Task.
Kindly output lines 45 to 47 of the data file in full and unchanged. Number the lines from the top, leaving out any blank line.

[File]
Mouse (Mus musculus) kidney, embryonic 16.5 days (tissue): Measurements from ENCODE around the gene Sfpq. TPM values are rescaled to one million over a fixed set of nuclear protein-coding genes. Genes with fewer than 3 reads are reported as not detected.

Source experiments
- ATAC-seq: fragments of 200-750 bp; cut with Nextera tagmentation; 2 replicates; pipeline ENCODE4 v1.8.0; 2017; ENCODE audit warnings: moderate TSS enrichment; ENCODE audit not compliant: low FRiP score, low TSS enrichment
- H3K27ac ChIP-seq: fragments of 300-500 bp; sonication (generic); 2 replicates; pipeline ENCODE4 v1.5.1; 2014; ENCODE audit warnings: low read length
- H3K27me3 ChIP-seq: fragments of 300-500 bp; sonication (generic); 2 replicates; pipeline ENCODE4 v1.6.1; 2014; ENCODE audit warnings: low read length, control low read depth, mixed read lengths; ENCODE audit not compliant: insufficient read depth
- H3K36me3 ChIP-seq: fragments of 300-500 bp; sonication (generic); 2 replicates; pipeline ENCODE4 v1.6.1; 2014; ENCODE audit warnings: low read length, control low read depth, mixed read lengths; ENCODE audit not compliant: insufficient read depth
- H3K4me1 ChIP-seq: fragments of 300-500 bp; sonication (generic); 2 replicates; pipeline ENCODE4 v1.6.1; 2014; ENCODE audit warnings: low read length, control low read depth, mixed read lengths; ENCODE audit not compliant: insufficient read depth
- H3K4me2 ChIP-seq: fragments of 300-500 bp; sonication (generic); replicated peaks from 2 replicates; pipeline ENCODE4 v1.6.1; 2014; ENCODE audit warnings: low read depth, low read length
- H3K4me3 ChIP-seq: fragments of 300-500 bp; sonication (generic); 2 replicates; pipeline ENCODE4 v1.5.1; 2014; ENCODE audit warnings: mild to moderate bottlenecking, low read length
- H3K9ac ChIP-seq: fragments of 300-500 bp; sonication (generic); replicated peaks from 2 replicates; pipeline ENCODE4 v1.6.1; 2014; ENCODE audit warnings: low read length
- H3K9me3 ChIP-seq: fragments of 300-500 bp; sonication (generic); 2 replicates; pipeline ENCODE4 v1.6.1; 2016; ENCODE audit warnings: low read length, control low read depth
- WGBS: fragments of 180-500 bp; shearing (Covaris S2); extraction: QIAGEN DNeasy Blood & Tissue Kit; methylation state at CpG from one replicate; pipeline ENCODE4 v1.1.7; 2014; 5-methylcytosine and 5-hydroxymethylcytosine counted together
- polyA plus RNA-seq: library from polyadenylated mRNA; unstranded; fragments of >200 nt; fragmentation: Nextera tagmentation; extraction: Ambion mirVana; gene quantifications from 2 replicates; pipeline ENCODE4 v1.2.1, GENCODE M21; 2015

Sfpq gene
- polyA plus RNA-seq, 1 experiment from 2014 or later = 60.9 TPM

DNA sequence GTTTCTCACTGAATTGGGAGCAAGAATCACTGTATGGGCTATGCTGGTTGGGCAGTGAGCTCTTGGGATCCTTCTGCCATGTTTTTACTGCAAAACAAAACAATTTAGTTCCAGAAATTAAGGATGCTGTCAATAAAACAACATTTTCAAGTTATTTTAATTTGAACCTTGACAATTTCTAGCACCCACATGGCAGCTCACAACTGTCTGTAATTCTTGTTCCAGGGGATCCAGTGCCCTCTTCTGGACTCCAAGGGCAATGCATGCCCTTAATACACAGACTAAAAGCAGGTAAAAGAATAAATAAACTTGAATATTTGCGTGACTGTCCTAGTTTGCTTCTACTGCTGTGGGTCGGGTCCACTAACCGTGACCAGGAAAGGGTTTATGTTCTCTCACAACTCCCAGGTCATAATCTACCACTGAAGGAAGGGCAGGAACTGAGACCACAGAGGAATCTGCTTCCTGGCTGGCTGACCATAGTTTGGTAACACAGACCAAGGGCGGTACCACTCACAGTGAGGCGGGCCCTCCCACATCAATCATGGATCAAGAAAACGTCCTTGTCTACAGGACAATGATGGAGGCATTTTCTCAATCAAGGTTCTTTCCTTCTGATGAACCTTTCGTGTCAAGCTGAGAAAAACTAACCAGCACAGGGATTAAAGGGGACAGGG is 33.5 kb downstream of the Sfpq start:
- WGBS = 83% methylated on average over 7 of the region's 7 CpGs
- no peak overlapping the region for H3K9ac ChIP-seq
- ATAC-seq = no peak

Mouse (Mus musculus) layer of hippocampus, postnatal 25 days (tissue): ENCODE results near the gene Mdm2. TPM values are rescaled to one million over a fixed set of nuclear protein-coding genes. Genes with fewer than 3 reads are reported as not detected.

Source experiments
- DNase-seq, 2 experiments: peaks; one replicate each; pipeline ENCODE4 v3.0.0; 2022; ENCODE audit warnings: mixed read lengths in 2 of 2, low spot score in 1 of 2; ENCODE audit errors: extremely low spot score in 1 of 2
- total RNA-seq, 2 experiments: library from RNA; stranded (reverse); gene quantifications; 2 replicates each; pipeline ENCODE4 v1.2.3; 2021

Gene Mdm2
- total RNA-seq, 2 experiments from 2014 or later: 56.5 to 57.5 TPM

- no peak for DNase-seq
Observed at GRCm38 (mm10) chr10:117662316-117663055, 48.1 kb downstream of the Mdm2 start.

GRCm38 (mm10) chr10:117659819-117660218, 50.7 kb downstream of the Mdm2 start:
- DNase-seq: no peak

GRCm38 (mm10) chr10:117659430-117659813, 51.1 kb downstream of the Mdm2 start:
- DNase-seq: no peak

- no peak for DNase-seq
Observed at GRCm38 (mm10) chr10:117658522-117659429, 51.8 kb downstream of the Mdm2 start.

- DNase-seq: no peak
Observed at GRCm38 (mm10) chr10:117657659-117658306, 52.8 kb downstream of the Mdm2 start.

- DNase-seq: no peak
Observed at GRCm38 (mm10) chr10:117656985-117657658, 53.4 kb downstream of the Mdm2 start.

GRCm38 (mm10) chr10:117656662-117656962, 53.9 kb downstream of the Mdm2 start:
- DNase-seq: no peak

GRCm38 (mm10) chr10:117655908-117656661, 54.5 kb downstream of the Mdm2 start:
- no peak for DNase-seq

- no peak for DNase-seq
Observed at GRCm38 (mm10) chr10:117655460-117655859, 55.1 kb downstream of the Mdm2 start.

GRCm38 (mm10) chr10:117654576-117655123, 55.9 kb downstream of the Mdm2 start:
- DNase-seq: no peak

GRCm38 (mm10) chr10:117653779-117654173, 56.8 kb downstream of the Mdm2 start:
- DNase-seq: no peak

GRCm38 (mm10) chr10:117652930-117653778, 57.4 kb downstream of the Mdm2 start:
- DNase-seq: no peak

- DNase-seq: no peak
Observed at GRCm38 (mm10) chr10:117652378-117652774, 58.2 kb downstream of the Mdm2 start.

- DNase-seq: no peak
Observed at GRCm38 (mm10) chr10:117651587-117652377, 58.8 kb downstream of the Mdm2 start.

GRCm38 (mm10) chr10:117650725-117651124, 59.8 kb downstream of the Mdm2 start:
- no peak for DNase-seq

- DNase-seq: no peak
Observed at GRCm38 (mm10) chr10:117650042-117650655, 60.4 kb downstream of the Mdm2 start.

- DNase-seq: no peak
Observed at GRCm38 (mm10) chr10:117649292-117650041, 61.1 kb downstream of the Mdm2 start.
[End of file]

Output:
- DNase-seq: no peak

GRCm38 (mm10) chr10:117653779-117654173, 56.8 kb downstream of the Mdm2 start:
- DNase-seq: no peak